Business should ‘look to British workers not immigrants’

Business

UK firms should be “looking to the British workforce” rather than relying on immigrants to fill jobs post-Brexit, a minister has said.

Ahead of its annual conference, the director general of the Confederation of British Industry (CBI), Tony Danker, has called on the government to use immigration to solve worker shortages in the UK, saying it must be “practical” on the issue.

And he said taking this approach would help the UK economy grow.

But immigration minister Robert Jenrick disagreed, telling Sky News’ Kay Burley that companies should be looking closer to home first.

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Brexit stopped many foreign workers being able to easily work in the UK and companies are struggling to recruit – especially in industries such as hospitality which has relied heavily on European staff in recent years.

Despite four quarterly falls this year, overall vacancies remain high at more than 1.2 million.

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In August to October 2022 they were 429,000 (54%) above pre-pandemic levels of early 2020, and 32,000 (2.7%) higher than a year ago, according to the Office for National Statistics.

Mr Danker, who will give a speech at the CBI event later, told Sky News: “This should be a very simple system. What are the jobs we need to fill, number one?

“Number two: have we got British workers to fill them? And number three, if we don’t, let’s use immigration on a fixed term basis – just fixed term visas to plug the gaps until British workers are ready to do the jobs.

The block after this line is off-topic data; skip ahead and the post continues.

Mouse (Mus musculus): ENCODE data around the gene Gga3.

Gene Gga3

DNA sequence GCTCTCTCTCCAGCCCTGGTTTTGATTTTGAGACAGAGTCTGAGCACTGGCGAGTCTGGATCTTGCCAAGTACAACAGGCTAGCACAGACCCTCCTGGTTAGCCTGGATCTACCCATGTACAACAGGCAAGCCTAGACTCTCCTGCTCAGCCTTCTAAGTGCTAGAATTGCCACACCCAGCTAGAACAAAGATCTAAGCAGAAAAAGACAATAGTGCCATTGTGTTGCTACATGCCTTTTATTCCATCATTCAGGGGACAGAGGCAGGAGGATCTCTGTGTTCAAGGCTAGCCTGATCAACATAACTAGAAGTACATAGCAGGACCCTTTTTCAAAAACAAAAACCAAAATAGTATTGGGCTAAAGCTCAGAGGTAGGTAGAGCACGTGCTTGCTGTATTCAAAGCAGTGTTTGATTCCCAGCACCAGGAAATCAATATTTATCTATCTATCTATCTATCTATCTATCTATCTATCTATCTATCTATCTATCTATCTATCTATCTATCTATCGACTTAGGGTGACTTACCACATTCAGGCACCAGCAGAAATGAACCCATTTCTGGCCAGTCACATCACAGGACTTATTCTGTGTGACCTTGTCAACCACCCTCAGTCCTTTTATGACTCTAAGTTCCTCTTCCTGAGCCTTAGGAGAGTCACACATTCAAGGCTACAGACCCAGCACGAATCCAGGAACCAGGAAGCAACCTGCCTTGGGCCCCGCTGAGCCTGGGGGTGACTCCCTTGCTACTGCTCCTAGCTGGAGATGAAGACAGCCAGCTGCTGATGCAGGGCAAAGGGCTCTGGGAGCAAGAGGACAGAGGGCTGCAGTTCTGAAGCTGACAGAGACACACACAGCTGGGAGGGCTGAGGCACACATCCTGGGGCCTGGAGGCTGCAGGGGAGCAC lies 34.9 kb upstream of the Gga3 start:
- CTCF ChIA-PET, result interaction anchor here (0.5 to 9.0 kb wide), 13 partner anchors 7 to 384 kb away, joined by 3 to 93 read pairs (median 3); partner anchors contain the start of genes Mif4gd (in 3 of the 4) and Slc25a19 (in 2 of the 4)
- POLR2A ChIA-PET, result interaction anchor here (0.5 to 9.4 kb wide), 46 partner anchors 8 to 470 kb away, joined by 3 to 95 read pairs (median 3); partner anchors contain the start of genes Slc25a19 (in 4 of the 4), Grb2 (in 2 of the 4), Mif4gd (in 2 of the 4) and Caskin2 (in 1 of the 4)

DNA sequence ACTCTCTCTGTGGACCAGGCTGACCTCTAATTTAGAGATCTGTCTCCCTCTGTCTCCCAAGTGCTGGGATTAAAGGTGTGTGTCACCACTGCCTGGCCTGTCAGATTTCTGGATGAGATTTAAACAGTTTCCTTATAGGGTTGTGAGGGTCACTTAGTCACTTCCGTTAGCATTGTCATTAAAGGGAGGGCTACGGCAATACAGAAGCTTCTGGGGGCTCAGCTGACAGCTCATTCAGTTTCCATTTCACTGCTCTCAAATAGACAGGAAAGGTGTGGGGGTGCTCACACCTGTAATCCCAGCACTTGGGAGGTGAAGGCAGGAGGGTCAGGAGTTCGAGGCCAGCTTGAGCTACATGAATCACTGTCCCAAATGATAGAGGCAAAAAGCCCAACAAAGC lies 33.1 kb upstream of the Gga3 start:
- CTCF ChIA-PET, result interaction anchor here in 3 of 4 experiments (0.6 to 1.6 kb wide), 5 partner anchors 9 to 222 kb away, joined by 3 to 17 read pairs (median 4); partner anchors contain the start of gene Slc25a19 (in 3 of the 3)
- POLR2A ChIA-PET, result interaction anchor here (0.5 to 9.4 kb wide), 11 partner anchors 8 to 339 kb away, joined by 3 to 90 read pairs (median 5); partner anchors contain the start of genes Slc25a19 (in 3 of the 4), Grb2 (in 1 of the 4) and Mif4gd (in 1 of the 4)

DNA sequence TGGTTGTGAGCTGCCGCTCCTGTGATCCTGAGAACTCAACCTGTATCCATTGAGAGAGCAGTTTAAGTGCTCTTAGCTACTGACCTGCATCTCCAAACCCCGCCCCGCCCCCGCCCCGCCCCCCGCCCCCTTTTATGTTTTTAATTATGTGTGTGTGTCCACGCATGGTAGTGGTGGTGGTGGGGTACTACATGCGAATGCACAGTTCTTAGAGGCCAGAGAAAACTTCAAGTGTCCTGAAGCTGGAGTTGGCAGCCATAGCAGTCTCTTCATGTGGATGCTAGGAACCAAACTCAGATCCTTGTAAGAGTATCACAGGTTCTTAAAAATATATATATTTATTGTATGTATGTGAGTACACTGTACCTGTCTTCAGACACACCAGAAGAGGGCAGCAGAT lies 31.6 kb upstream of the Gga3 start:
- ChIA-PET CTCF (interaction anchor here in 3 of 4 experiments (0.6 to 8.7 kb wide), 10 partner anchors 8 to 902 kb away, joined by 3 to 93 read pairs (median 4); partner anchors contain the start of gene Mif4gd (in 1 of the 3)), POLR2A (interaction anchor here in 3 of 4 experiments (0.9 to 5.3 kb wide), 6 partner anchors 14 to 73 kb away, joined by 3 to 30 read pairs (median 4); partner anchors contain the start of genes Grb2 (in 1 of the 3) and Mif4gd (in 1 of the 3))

“That’s not how our immigration system works today, and that’s why it’s not helping us with our growth problem.”

Tony Danker the director-general of the CBI
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Tony Danker will also call for action on the Northern Ireland Protocol

Mr Jenrick said the government would “listen to the business community” and was “aware of certain skills shortages”, adding: “We want a pragmatic, sensible relationship with business.

“But overall, our ambition is to reduce net migration. We think that’s what the British public want. That was one of the driving forces in the vote to leave the European Union back in 2016, and it’s simply not true to say that we’ve adopted a sort of closed door approach since then.”

Mr Jenrick pointed to schemes like visas for health and social care workers, and said more than 300,000 work visas were issued last year “to people who had a certain living standard so they could look after themselves and not rely too heavily on the state” and would cover so-called shortage occupations.

“I think that’s the right approach, rather than drawing on lower skilled workers,” he added.

Britain's Housing Secretary Robert Jenrick leaves Downing Street after a meeting in London, Wednesday, March 18, 2020. For most people, the new coronavirus causes only mild or moderate symptoms, such as fever and cough. For some, especially older adults and people with existing health problems, it can cause more severe illness, including pneumonia. (AP Photo/Kirsty Wigglesworth)
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Immigration minister Robert Jenrick says businesses should be looking at training British workers